The church organ, manufactured in Ludwigsburg, is more than 200 years old. Andreé, who is the church organist, demonstrated its rich sound and the perfect acoustics in the church by playing for us. The church also hosts a brass band, which children from the age of 12 can join.
As we left the church Andreé pointed out a monument across the road. Erected in 1938 by Elim residents, this simple memorial commemorates t he 1838 l i beration of s l aves i n t he Cape, and is the only such monument in South Africa. In time it fell into disrep a i r, b u t wa s r e s t o r e d i n 2 0 0 4 t o coincide with the 180-year anniversary of the settlement. It is a tangible link for the people of Elim with their ancestral slave heritage.
Apart from community farming at Eli m, t wo commercial f arms supply fresh produce to Bredasdorp. In 2008 a dairy farm was established, and Elim now has its own dairy herd of 128 cows, the milk from which is collected by a local dairy company.
Another i ni t i a t i v e i s t he pr i v a t e nature reserve of Geelkop, so named because of the yellow leucodendrons that grow there. Whereas the locals used to use the fynbos as firewood, this sustainable resource now provides flowers for export to Germany and the US. Another important facility in the village is a state-run home for the physically and mentally disabled.
Andreé then took us to see the village bakery, which was started late in 2007 by a local lad, Terence, who, assisted by his sister Lola, bakes for the community. As we approached our nostrils were assailed by the delicious smell of freshly-baked bread. We watched them at work, and when we saw that hot cross buns were also being made, we ordered a tray, which we later collected and enjoyed with coffee in the guest house.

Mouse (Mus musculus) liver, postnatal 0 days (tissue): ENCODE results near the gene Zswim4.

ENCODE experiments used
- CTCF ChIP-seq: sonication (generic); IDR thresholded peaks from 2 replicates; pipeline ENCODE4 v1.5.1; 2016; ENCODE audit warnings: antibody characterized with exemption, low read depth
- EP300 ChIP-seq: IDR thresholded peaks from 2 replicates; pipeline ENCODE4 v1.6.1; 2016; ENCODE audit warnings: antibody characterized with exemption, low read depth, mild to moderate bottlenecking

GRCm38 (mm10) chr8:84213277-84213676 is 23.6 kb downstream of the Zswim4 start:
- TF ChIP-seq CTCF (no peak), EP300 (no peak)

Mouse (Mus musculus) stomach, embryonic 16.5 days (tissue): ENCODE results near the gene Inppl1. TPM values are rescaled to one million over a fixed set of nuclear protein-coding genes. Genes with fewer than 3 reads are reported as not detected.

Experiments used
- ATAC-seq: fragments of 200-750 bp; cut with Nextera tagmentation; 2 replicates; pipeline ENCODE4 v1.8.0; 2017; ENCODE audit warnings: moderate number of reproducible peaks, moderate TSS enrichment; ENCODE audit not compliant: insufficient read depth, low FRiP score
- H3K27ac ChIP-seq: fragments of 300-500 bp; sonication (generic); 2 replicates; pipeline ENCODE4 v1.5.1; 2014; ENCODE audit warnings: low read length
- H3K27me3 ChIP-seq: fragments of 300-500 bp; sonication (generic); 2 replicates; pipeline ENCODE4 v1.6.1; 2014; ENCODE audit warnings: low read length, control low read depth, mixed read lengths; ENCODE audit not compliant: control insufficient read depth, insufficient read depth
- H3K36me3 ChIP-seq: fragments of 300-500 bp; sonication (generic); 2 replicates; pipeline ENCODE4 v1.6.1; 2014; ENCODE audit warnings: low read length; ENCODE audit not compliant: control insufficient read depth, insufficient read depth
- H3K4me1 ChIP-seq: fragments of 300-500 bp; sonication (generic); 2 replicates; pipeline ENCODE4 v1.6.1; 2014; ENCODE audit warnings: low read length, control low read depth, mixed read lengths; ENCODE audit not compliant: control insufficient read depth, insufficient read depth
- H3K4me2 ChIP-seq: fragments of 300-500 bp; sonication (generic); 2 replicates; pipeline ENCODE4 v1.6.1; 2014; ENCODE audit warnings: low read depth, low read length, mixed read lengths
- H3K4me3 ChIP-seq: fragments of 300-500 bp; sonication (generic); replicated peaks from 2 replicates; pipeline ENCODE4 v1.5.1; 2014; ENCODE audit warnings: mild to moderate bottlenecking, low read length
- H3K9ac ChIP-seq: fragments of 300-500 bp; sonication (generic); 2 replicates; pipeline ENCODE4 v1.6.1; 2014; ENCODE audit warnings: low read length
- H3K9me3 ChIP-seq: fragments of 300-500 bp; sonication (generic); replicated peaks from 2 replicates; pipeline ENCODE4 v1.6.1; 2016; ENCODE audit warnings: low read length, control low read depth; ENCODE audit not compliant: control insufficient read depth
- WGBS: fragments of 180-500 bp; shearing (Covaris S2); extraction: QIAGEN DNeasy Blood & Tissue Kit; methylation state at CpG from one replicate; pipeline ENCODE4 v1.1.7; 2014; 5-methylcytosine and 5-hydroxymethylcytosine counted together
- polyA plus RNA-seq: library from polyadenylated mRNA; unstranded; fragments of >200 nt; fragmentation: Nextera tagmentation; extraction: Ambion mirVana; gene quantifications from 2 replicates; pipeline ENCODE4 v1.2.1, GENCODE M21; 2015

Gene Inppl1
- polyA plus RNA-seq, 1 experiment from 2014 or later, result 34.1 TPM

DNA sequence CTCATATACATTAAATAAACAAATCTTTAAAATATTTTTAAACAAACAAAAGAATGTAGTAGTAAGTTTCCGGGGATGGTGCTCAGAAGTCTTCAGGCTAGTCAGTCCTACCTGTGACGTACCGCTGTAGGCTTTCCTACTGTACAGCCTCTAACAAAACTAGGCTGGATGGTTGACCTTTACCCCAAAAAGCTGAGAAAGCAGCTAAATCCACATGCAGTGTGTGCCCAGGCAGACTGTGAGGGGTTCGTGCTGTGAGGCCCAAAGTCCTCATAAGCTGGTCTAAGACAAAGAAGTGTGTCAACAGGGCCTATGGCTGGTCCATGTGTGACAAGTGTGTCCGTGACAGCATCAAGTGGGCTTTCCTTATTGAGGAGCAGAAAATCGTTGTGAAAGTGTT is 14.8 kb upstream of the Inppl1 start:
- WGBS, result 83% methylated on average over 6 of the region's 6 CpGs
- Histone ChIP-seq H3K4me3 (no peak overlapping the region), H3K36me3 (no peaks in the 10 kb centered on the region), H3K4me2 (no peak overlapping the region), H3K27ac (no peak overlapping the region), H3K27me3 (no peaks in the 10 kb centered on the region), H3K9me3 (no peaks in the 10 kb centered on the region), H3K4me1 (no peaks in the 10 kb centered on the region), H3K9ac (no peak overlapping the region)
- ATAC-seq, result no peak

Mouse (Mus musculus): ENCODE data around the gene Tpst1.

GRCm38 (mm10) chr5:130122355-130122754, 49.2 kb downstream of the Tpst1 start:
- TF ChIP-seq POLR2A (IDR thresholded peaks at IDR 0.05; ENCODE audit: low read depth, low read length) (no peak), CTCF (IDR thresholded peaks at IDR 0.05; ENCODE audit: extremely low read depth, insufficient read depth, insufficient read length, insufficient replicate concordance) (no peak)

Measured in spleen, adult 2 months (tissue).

Next we walked down to the residenti a l por t i on of t he v i l l a ge, a nd Andreé showed us Elim’s oldest cottage, which dates to 1826 and consists of one bedroom and a kitchen. He told us that the last owners had 10 children, most of whom had t o be f a r med out t o relatives, as they couldn’t be accommodated in the tiny cottage.
Nearby is a colourfully painted cott a g e n a med I maneul , whi c h o n c e housed the local shoemaker. The lady of the house graciously allowed us to peep inside the tiny dwelling, which was chock-full of furniture and ornaments and is obviously a well-loved home. By contrast the house next door, though still of the white-washed, thatched variety, has been renovated and enlarged, and contains all the mod-cons. Here a gai n t he l a dy of t he house k i ndl y showed us around.
Now left to our devices we wandered around the village admiring the lovely streetscape. I noted that there are many fig trees, and I wondered if these also have a biblical connotation. Although the village is not quite as picturesque as the Elim we visited about 40 years ago when there were no visual intrusions of street lights or tarred roads, it is much neater than it used to be, and t h e moder n c o n v e n i e n c e s , whi c h include water-borne sewerage, have been a boon to the residents.
Finally we visited Elim’s graveyard, where many past ministers and their families lie buried. This was a poignant reminder of those who were instrumental in making Elim what it is today – a village with heart.
CHARACTERFUL: Elim’s historical cottages offer a characterful façade.
PRETTY: The entrance to Elim.
THE WHEEL TURNS: Elim’s mill.
FREE RANGE: Chickens wander about without concern.